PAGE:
To achieve the relatively fixed elevated temperature, the preferred embodiment has regulated current running through the bridge 100 to keep it at that selected temperature. Specifically, the resistors, which act as a heater when current goes through them, are turned on and off a proportional amount of time. A skilled artisan would know how to regulate the temperature by taking a voltage reading of nodes on either side of bridge 100 and setting the total resistance of bridge 100 by comparing it to the in series resistors 136 and 138.
One of the advantages of the preferred embodiment is that the selected temperature can be changed without changing any of the hardware, ie. resistors. Thus, by simply changing the timing programming of the heating current, most any temperature can be used for the same sensor and wheatstone bridge unlike the prior art that would require a changing of the physical resistors. A key to allowing this flexibility not previously found is that the present preferred embodiment uses the same material for each resistor, all resistors are heated the same way (in the heated gas stream 27), and trimmed to be dimensionally all the same.
Variations of the Preferred Embodiment
Although the illustrated embodiments discuss the arrangement of the sensor and signal conditioning circuitry 14 to be on a single base, one skilled in the art will realize that the preferred embodiment would work with most any arrangement. For example, the signal conditioning circuitry 14 could be on a separate base, where the sensor element containing base is, for example, solder connected to the signal conditioning circuit containing base. Additionally, the second base containing the conditioning circuitry could also be a printed circuit board and not ceramic material like the sensor element base.
Eventhough the disclosure discusses the sensing of hydrocarbon, one skilled in the art of gas sensors would understand that this invention is applicable to any gas that is needed to be detected. For example, if hydrogen were to be detected, the heating fixed target temperature for the sensor elements could be around 100 degrees Celsius. An application for a hydrogen sensor would be around a battery enclosure. A set of batteries on an electric car could use a sensor to monitor explosive fumes.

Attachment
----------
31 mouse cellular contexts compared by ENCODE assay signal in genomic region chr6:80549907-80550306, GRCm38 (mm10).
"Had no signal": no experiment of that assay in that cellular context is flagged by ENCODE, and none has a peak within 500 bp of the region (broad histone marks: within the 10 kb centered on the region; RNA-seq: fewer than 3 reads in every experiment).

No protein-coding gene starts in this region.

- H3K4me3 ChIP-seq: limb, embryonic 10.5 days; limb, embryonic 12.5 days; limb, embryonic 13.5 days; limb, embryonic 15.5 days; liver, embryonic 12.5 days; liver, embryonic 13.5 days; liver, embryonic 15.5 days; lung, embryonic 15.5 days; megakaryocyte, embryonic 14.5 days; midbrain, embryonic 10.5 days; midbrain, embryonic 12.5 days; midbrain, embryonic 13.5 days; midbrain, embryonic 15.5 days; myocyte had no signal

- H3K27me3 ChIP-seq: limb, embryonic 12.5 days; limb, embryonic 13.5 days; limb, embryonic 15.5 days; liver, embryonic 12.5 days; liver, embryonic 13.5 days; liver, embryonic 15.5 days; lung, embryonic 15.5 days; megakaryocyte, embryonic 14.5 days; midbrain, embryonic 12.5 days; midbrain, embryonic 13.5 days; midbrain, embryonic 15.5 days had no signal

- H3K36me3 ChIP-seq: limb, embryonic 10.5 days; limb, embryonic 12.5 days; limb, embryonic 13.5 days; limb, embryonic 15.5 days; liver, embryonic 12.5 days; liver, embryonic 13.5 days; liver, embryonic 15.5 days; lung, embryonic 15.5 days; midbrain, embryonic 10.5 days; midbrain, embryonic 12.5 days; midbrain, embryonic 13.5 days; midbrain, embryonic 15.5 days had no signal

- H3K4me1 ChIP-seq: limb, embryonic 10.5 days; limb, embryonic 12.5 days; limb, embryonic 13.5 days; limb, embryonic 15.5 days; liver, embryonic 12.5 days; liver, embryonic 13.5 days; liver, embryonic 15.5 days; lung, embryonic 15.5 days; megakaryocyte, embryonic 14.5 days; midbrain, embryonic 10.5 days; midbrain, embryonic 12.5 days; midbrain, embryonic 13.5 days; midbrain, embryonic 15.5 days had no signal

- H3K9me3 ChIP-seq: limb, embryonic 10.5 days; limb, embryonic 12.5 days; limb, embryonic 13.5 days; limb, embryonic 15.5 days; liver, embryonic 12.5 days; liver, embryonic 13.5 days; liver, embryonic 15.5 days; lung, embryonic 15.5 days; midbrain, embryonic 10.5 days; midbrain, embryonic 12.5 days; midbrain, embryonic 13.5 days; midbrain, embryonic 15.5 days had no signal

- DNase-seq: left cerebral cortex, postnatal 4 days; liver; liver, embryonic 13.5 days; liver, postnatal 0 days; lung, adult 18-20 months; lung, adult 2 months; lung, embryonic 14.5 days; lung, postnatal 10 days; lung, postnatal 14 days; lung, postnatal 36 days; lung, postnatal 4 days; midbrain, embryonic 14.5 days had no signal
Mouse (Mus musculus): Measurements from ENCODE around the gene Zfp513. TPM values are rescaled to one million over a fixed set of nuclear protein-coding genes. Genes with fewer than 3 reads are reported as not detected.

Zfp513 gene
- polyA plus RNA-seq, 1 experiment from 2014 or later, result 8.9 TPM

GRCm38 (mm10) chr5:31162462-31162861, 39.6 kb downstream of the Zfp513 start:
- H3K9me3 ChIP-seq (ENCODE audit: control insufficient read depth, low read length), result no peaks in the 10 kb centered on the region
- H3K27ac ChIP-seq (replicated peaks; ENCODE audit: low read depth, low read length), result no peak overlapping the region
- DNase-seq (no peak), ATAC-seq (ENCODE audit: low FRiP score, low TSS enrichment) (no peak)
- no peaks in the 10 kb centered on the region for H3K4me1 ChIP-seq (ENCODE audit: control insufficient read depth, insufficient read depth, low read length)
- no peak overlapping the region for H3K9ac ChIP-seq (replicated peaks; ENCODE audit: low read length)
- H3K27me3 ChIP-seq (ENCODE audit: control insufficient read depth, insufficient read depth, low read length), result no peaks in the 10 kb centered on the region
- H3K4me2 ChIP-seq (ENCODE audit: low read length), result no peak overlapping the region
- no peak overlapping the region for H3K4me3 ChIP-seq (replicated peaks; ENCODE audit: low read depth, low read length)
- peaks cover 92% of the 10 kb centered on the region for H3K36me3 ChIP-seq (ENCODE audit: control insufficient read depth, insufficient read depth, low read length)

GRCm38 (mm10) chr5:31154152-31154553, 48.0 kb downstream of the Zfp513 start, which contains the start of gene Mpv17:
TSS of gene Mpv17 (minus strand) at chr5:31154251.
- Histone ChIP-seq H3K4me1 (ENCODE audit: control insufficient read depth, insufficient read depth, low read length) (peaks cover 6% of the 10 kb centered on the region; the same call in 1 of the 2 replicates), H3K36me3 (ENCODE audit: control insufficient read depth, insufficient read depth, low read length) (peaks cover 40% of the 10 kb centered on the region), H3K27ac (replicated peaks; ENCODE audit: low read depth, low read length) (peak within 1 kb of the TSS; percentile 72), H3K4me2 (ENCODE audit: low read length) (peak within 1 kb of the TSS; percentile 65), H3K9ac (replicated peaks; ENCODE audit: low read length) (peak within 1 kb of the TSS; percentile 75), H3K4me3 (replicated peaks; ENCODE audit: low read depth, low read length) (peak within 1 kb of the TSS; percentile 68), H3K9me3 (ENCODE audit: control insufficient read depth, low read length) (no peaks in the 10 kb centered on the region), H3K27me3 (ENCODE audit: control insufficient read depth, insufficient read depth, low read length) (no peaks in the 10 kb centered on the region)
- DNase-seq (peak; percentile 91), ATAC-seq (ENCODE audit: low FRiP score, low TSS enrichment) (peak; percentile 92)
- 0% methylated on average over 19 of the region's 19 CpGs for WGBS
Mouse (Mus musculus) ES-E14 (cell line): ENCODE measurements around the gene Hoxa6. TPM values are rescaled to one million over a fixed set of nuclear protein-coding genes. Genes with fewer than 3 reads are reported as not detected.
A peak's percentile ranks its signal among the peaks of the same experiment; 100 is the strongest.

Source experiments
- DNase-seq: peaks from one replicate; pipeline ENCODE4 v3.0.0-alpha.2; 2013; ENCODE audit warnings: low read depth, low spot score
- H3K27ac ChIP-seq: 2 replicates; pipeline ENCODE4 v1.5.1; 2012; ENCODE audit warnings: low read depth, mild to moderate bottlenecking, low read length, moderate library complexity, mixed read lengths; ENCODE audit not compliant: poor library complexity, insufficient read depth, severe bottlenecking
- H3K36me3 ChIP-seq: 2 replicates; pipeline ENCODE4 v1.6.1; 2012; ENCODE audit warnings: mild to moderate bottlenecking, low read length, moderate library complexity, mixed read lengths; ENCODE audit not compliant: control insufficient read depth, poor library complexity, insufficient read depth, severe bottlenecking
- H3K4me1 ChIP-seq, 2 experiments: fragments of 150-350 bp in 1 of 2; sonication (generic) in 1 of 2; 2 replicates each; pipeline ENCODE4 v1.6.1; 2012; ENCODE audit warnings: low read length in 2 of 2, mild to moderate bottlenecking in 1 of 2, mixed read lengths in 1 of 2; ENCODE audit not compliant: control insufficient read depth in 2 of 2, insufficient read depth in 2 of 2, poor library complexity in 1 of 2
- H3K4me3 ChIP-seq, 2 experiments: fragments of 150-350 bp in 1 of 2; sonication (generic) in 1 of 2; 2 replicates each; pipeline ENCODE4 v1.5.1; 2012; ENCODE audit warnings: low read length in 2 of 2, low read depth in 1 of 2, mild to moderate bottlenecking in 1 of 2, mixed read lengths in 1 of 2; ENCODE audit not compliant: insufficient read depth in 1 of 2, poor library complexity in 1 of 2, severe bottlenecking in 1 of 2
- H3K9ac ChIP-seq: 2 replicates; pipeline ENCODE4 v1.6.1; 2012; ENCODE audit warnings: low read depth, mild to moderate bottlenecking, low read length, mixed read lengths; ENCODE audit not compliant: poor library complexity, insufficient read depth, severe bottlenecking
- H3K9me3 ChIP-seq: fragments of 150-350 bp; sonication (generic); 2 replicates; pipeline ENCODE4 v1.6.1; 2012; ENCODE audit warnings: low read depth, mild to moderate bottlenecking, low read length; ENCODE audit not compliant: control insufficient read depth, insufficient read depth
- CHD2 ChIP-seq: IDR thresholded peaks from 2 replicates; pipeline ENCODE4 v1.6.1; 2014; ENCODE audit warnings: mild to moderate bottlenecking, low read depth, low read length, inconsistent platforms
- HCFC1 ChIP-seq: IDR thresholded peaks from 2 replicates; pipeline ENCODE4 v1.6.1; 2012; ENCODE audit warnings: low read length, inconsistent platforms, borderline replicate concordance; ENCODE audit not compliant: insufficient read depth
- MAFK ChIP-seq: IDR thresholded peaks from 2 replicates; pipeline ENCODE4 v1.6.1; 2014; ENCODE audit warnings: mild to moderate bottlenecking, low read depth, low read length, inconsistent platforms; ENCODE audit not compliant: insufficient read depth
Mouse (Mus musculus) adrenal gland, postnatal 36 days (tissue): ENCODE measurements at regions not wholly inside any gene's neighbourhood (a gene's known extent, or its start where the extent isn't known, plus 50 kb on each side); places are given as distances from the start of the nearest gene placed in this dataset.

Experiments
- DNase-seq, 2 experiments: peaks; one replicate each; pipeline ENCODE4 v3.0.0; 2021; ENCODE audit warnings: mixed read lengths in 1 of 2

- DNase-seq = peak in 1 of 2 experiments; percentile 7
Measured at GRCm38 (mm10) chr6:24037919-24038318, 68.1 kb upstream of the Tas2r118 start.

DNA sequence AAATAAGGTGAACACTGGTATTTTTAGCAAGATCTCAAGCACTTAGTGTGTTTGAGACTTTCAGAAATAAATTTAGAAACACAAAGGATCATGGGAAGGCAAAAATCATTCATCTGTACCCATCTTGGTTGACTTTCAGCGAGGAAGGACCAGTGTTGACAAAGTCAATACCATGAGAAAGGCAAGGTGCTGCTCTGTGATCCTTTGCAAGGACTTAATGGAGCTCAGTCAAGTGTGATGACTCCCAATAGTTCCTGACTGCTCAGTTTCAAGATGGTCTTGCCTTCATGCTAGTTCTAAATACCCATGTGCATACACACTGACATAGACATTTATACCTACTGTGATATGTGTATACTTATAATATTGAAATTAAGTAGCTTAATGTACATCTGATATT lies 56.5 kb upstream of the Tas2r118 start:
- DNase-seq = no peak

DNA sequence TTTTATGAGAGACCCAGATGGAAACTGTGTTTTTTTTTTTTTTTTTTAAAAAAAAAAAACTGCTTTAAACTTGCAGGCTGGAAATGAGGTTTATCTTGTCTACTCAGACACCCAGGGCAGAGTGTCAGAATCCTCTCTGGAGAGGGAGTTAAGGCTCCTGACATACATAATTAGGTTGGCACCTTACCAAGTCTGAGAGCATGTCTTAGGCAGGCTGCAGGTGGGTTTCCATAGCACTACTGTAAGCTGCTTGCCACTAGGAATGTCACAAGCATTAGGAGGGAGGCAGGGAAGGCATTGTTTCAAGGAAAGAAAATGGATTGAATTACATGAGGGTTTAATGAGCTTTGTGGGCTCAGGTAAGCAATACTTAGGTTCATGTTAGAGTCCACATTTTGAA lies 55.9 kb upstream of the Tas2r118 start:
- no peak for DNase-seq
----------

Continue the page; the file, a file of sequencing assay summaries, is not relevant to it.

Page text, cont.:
Although the preferred embodiment discusses the location of the catalyzed sensor element to be closest to the far end of the sensor, ie. sensor element 21, it is equally workable to have the catalyzed sensor to be located furthest away from the top of the sensor base, ie. sensor elements' 20 location. Thus, a reversal of the positions of the sensor elements is often needed dependent upon the orientation of the overall gas sensor in the gas stream. In these variations, it is still possible to have the heated gas stream portion 29 not contact the reference sensor elements 20 or 21 dependent upon the orientation design.
A further variation of the preferred embodiment is to have the longitudinal axis at most any angle to the gas stream that would allow rotation about the axis that would not have the catalyzed heated gas stream portion contact the reference sensor. However, the present invention works especially well if the whole sensor were inserted into the gas stream at a right angle. However, for example, the sensor housing could be at an acute angle oriented any way in the gas stream. If oriented toward the gas stream, of course the catalyzed sensor would be located below the non-catalyzed sensor (ie. further away from the one end of the base). In this arrangement, the sensor base 12 could be rotated about the longitudinal axis without having the heated gas stream portion 29 contacting the reference sensor elements. If the acutely angled sensor housing were facing downstream, however, the catalyzed sensor element would have to be the top most element with the reference sensor receiving the gas stream 27 first.
A skilled artisan will easily modify the disclosed voltage control circuity 130 to include any number of gas sensitivity stages. This is accomplished by providing several parallel circuits each with a separate control transistor in series with resistors of proportional or different resistances.
Although the preferred embodiment teaches that the bridge circuit 100 outputs discernable voltages in response to receiving high input voltages only when gas concentrations are low, it is within the realm of a skilled artisan to modify the circuitry to use low input voltages to get the same results. This variation holds equally true for accurately sensing high gas concentrations using high input voltages. The voltages selected is merely routine engineering.
While the invention has been taught with specific reference to these embodiments, someone skilled in the art will recognize that changes can be made in form and detail without departing from the spirit and the scope of the invention. The described embodiments are to be considered in all respects only as illustrative and not restrictive. The scope of the invention is, therefore, indicated by the appended claims rather than by the description. All changes that come within the meaning and range of equivalency of the claims are to be embraced within their scope.